Skip navigation
franklin templeton office

Vestwell, Franklin Templeton Partner To Bring New Tech to 401(k)s

Relying on a mix of APIs, special methodology and a tech-forward attitude, Vestwell and Franklin Templeton aim to give advisors more control over managed retirement accounts.

Vestwell, through a partnership with Franklin Templeton, is expanding its own platform to provide a managed retirement account solution. The new features, to be completed and deployed by mid-year, are being designed to give better investment customization to end-clients, as well as allow certain advisors to run managed retirement accounts with more scale.

Already partially developed, Vestwell will continue building a managed account user interface for small-to-mid sized businesses and the retirement plan providers and advisors that service them, in addition to its usual intermediary work of recordkeeping, said Joshua Forstater, SVP of strategic partnerships at Vestwell. Vestwell will “natively” integrate Franklin Templeton's Goals Optimization Engine (GOE) technology into Vestwell's offering. 

In fact, that “native” integration is what separates this partnership from other solutions, said Forstater. The vast majority of managed advice is provided via a “pop out” from a wealth management platform.

“Very few providers have actually built [managed advice solutions as] core into their record keeping system,” he said, noting that Empower Retirement was one firm that did. “What we're doing is leveraging that same Goals Optimization Engine that Franklin Templeton is using with [automated investing platform] Tango, but we're leveraging it within the retirement plan.”

“The open-architecture solution is delivered as an Advisor Managed Account,” added Forstater. “Advisors can completely customize the investments based on their unique perspective and fiduciary role as 3(38) Investment Manager.” 

At the most basic level, Vestwell will collect individual clients’ demographic and basic financial data from payroll providers and feed that into Franklin Templeton’s GOE, said Forstater.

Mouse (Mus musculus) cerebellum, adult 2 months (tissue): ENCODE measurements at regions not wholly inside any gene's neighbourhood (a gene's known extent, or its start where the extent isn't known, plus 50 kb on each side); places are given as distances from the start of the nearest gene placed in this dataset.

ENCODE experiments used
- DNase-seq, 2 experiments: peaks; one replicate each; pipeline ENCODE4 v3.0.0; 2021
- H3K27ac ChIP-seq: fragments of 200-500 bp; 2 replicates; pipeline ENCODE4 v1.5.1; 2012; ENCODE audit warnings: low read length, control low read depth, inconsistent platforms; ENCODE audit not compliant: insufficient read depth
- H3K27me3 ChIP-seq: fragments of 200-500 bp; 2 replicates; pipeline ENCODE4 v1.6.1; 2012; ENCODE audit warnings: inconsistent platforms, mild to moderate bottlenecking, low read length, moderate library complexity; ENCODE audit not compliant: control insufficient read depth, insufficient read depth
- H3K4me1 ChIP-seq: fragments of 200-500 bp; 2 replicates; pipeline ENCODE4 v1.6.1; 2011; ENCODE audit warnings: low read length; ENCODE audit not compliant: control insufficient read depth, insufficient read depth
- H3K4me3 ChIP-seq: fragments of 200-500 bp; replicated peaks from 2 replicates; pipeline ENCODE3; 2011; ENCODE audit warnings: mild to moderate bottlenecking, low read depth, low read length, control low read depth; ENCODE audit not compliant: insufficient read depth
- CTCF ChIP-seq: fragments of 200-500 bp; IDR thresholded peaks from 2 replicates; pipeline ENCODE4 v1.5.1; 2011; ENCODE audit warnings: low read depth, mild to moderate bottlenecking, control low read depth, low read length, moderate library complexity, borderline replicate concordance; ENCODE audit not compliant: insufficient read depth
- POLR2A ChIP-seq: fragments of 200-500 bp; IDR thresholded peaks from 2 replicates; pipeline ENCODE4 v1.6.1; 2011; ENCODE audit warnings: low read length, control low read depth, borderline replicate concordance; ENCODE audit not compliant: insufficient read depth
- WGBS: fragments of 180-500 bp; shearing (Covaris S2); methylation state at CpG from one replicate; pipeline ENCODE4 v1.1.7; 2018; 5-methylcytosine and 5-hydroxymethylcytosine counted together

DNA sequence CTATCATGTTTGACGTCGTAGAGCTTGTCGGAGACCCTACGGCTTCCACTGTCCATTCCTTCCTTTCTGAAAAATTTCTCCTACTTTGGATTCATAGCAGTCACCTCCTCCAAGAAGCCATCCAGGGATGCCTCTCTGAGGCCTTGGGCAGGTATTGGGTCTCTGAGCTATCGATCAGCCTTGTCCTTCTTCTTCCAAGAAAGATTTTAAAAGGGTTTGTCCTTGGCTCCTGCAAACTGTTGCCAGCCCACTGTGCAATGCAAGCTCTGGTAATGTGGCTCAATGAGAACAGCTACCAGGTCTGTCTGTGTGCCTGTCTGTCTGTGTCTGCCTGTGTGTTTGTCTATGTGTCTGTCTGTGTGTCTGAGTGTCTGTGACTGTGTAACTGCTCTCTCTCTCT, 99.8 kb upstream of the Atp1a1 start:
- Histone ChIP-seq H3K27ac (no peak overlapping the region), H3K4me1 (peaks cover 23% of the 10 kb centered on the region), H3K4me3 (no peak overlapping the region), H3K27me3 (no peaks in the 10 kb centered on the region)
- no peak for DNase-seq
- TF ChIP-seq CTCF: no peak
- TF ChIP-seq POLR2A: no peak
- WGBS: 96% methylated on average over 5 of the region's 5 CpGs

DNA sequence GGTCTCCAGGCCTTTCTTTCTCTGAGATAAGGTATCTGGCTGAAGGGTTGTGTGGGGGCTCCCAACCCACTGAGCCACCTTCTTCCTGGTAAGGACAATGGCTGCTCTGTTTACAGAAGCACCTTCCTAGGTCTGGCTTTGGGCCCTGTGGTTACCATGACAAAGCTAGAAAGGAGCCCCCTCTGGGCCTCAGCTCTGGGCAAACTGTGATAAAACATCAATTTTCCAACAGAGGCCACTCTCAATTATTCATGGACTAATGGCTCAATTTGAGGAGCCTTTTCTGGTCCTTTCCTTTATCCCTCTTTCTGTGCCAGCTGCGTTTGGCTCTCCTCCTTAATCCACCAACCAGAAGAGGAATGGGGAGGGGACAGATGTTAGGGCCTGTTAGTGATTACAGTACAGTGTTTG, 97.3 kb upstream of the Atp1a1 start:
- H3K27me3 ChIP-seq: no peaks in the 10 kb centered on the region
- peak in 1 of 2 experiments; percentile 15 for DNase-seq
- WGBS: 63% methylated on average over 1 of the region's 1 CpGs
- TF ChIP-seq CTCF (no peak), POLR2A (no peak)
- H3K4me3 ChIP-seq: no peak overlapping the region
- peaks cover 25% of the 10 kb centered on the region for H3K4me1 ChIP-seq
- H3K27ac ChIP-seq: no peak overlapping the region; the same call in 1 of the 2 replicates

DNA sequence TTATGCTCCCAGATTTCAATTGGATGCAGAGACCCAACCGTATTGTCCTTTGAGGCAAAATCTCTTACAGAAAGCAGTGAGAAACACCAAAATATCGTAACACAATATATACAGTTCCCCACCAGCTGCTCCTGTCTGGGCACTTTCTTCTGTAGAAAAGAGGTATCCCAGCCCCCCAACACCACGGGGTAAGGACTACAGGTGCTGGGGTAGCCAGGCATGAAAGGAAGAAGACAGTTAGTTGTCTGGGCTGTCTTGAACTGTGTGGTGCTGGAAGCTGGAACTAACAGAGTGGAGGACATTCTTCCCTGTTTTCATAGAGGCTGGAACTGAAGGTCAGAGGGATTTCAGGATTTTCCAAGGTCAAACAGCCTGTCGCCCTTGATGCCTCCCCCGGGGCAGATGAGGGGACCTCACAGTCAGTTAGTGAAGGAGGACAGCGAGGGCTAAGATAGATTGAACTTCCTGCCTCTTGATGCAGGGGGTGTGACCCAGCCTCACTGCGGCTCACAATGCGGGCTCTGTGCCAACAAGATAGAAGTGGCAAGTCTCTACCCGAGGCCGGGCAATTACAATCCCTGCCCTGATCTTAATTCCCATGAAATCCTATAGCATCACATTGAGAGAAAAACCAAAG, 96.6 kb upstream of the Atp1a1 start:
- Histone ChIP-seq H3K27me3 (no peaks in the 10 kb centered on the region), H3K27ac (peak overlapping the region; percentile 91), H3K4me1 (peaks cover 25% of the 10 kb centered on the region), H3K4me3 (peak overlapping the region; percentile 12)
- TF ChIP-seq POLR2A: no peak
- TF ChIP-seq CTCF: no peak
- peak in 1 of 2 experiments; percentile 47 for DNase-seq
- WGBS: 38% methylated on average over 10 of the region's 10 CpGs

Then, like a sophisticated switchboard, the GOE crunches the inputs and places end-clients into a suitable collection of investments based on those inputs. Advisors can customize the funds and investments into which the GOE places clients, allowing the advisor control over the investment selections. They don’t even have to select Franklin Templeton funds, according to Forstater. 

“It was really a complementary set of experiences,” he said.

With the GOE doing the heavy lifting, advisors will be able to offer a “custom” solution in a managed account, at scale. 

“Enabling plan advisors to deliver institutional-quality, personalized, cost-effective advice to Americans in the workplace is our focus,” said Yaqub Ahmed, head of U.S. retirement and insurance at Franklin Templeton, in a statement. “We want to equip advisors and investors with innovative tools and technology to achieve that goal at scale.” 

In announcing the partnership, Vestwell also sheds more light on Franklin Templeton’s plans for its technology. The partnership serves as one of the first major third-party implementations for GOE technology. 

While Vestwell’s partnership with the asset manager represents a use case for advisor managed accounts, the feature previously emerged as a critical component in Franklin Templeton’s automated investment platform Tango, primarily designed as a solution for taxable or individual retirement accounts, said Forstater. 

In September, Franklin Templeton committed to bringing its GOE tech to the defined contribution industry, via a partnership with NextCapital. The asset manager, after buying AdvisorEngine, wanted to provide access to the tech through its acquisition’s platform as well. 

Other potential partnerships could emerge to handle HSAs, 529s or other account types that advisors offer and could benefit from a scale-friendly approach, according to Forstater.

Vestwell is aiming to roll out its user interface to select users by early April, after a period of beta testing, Forstater said. He noted that certain existing clients will get an early look at the feature, before it hits the general marketplace sometime mid-year.

Hide comments


  • Allowed HTML tags: <em> <strong> <blockquote> <br> <p>

Plain text

  • No HTML tags allowed.
  • Web page addresses and e-mail addresses turn into links automatically.
  • Lines and paragraphs break automatically.